After posting an image of these crispy wings on Instagram a couple weeks back, the DM's we're rocking for requests for the recipe. And while this probably won't be considered a "Caribbean" recipe, I thought that it will still fit within the theme of this website. Infused with herbal flavors as we do on the islands, these wings are super simple to make and with the crispy finish.. you'll impress your family and guests. Guaranteed!
While I did plan to share this recipe a while back, it was only after I received a request via Instagram did I actually get in the kitchen with chicken wings and camera in hand. The person who made the request was looking for a chicken wing idea to prepare for her Super Bowl party.. but she wasn't a fan of the typical "Buffalo Wings". With that in mind, I decided to give her and her guests a true taste of the Caribbean by using a tamarind glaze with a slight kick, to finish off the wings.
"Chris we want ah Jerk Turkey recipe.. tired of boring oven roasted turkey" That was the DM I received on Twitter a couple weeks back.. even before I was thinking about doing this Christmas Special. I'm not a huge fan of turkey as I find the meat boring, especially when you think about the cost of it and the time it takes to get good results. My goal with this recipe is to show you how simple it is to make a tasty jerk oven roasted turkey, using a 'cheap' turkey and in much less time than the traditional method used for roasting turkey.
Here's one of those classic Caribbean curry dishes done a little different, to free up your time in the kitchen. Curry Duck is a hit on the islands, especially in Trinidad and Tobago where a large part of the population is of East Indian heritage (same can be said for Guyana as well) The duck of choice when making this type of curry is the Muscovy (Cairina moschata is a large duck native to Mexico, Central, and South America), which is traditionally raised by many village folks and farms for resale.
This roast chicken takes me back to my childhood days visiting my godfather in Princess Town (Trinidad). His chef would usually prepare this for us for lunch... served with steaming bowls of white rice and stir-fried cabbage, carrots and bell peppers. I still remember the fear which would come over me when his massive Great Dane named "Buster" would come begging for food from me. Buster was so BIG, it's rumored that as a kid I could easily ride him like a pony.
After sharing a pic of this Jerk Chicken Stirfry on Instagram, I had someone comment "what is leftover jerk chicken?" I do agree, there are many Caribbean dishes which always seems to be gone by the end of the meal. Keeping in mind that I make additional dishes with leftover jerk chicken (chicken salad, fried rice and stirfry) I purposely make extra every-time I make jerk chicken (same can be said about Stew Chicken as well). This an absolute WINNER in my home and I'm sure it will make a delicious impression on you and your family.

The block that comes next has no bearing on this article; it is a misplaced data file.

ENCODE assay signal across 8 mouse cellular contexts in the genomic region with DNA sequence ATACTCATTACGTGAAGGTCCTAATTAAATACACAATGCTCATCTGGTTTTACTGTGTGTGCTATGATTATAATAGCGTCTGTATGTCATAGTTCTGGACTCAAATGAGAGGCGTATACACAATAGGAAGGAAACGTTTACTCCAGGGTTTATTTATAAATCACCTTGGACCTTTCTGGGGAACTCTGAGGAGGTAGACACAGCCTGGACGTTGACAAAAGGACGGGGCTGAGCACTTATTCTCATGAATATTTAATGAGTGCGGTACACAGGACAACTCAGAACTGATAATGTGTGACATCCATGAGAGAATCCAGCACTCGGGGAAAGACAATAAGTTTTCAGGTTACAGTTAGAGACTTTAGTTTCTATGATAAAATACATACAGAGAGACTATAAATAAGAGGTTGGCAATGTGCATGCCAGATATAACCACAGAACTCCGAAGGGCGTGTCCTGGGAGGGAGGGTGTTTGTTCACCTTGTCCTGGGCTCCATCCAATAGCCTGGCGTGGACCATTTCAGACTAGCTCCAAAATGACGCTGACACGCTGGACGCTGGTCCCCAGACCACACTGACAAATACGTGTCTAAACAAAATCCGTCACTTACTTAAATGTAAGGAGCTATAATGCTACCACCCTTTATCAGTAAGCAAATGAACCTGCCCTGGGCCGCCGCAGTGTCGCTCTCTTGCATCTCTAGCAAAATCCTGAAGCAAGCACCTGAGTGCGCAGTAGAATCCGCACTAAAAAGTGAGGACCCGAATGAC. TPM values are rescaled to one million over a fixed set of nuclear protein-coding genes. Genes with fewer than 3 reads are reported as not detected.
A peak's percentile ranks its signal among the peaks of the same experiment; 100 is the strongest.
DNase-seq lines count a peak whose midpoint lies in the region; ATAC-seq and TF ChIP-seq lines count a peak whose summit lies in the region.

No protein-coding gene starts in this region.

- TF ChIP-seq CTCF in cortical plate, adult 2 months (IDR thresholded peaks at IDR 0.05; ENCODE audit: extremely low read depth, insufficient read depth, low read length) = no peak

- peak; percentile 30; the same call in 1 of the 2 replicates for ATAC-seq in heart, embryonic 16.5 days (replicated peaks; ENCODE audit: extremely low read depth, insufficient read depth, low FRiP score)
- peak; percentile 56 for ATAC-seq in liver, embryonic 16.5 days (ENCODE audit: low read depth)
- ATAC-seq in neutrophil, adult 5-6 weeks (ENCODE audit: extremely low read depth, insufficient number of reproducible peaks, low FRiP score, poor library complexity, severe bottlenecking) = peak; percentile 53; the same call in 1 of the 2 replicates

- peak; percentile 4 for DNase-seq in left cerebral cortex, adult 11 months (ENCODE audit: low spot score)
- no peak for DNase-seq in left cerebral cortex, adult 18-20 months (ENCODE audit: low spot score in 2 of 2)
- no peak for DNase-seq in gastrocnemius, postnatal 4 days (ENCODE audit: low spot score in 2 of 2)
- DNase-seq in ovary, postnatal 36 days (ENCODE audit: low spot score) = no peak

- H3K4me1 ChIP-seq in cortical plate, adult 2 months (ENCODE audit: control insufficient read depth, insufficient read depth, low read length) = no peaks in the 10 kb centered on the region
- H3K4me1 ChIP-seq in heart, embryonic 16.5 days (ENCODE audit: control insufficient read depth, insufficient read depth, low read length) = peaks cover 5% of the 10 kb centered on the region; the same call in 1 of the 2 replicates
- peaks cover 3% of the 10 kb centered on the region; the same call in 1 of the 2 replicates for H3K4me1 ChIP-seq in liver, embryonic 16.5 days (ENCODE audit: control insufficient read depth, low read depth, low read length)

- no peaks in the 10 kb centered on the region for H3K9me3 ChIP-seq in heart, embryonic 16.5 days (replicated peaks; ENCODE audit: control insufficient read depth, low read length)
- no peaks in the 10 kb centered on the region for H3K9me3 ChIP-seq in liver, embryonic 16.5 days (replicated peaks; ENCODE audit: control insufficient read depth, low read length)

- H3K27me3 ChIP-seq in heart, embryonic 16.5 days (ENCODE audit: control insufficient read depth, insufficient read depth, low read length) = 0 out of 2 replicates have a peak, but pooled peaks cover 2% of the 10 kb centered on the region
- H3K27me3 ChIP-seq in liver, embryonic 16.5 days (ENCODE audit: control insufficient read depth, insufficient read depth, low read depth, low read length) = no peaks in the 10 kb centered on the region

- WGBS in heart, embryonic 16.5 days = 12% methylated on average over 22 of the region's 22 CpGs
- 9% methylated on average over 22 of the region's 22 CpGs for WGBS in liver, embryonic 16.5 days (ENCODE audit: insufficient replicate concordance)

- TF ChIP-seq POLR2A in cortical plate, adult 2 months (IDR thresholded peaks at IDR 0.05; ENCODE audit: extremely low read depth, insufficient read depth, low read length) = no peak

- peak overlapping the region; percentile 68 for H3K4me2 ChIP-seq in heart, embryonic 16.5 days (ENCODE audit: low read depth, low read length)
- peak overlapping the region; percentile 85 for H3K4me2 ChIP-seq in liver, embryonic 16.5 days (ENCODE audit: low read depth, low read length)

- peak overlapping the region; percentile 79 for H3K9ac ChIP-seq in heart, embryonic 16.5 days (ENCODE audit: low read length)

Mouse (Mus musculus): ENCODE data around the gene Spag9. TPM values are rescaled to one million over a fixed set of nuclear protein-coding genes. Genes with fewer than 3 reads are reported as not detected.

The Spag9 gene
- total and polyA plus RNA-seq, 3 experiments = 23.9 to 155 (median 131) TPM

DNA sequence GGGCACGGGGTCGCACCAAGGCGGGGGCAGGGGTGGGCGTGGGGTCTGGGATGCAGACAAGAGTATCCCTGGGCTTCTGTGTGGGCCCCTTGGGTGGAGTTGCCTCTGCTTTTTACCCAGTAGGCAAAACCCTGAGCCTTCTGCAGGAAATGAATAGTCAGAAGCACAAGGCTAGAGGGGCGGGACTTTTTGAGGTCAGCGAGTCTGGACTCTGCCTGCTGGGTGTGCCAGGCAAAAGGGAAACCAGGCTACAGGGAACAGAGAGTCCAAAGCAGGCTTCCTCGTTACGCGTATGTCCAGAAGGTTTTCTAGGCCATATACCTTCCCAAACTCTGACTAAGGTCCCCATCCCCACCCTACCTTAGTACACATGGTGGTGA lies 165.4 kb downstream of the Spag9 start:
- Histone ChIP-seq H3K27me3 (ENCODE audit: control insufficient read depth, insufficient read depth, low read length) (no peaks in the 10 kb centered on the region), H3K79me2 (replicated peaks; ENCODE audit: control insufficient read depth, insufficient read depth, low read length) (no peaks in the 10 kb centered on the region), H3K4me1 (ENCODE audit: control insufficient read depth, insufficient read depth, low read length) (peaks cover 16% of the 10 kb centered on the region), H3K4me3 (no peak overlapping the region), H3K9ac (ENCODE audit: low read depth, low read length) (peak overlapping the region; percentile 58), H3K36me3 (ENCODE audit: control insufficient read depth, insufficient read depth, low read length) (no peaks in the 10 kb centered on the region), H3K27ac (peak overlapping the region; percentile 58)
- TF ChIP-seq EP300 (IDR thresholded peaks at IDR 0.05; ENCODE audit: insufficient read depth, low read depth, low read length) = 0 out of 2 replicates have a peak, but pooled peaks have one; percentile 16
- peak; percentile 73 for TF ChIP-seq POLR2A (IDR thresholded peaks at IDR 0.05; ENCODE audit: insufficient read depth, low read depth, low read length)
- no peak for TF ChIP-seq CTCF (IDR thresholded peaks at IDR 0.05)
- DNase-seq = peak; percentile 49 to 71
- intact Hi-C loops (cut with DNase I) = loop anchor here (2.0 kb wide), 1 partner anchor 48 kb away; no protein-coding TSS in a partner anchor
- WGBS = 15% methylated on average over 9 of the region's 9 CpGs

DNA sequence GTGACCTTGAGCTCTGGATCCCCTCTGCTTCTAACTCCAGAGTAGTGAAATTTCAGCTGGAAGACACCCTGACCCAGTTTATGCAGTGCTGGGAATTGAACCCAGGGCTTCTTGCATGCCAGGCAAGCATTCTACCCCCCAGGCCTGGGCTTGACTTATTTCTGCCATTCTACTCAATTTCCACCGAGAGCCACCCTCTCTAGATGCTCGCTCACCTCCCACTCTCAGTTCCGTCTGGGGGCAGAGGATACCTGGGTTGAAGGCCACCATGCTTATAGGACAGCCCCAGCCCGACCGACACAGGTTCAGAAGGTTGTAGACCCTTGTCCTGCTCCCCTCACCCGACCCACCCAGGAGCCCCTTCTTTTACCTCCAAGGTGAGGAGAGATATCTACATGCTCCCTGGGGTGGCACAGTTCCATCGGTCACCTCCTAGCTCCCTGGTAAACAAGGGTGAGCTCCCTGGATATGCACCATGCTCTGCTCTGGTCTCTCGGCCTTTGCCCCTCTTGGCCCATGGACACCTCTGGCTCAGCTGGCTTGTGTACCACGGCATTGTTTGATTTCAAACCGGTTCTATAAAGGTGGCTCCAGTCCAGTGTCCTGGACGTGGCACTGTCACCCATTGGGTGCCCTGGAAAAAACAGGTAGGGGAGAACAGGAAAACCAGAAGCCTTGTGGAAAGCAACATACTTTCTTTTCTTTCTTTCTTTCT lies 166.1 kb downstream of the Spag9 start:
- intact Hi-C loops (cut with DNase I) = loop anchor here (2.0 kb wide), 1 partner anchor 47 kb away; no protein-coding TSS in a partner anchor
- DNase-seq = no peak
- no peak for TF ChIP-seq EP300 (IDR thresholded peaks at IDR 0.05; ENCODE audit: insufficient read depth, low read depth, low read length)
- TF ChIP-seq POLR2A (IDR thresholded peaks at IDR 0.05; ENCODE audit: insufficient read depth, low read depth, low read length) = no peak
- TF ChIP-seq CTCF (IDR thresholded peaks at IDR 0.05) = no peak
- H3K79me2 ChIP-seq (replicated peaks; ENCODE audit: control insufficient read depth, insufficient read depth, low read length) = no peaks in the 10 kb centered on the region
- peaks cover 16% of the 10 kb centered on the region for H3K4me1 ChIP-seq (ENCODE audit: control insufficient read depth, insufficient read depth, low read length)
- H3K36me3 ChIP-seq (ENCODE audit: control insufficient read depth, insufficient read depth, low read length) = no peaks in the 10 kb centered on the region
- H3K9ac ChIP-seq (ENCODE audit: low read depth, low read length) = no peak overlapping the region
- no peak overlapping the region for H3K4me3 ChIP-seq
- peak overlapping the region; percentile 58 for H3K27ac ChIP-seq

Yes, it's time again for the annual July Month Of Grilling and we're kicking things off with one of the best chicken recipes I've ever shared. Growing up on the islands, grilling/BBQ was never really something we'd have at home. BBQ at home wasn't common (I don't ever recall seeing a propane grill), so the odd time we'd have anything close to bbq, it would be takeout or the times we'd have village bazaars, where it would also be on sale. However when we were treated to bbq takeout.. what a feast!
I must have been about 10 years old when my aunt and uncle had gone on vacation in Canada and I spent the nights (weekends) with my older cousin. With an entire house to ourselves, you can only imagine the commess (creative trouble) we got into. It was about 11 pm one night when we decided we'd make fried chicken. Beyond the total destruction of the kitchen (oil and flour everywhere), we ended up with bland over-cooked chicken. As with any true Caribbean child, we employed the use of peppersauce, ketchup and mustard to salvage things.
Mom never swayed from the 'traditional' way of cooking curry chicken (as done in the Caribbean) when she would sort us out with a good curry and dhalpuri roti on the occasional Sunday morning. While nothing can compare to such a classic method of cooking curry chicken, I'm always looking for ways to change things up a bit. In this recipe we'll marinate the chicken in a rich yogurt curry marinade, before roasting it in the oven.
Coconut Tarragon Chicken! Here's another recipe you won't normally see being made in the Caribbean as it's more of a fusion type dish. However with the lovely flavors of the coconut milk and tarragon, I know you'll quickly fall in love with this ensemble. Not heavily seasoned as we normally treat 'chicken', but I wanted the coconut and tarragon to really stand out. It's probably one of the few recipes using chicken breast (notorious for being dry) that I truly adore.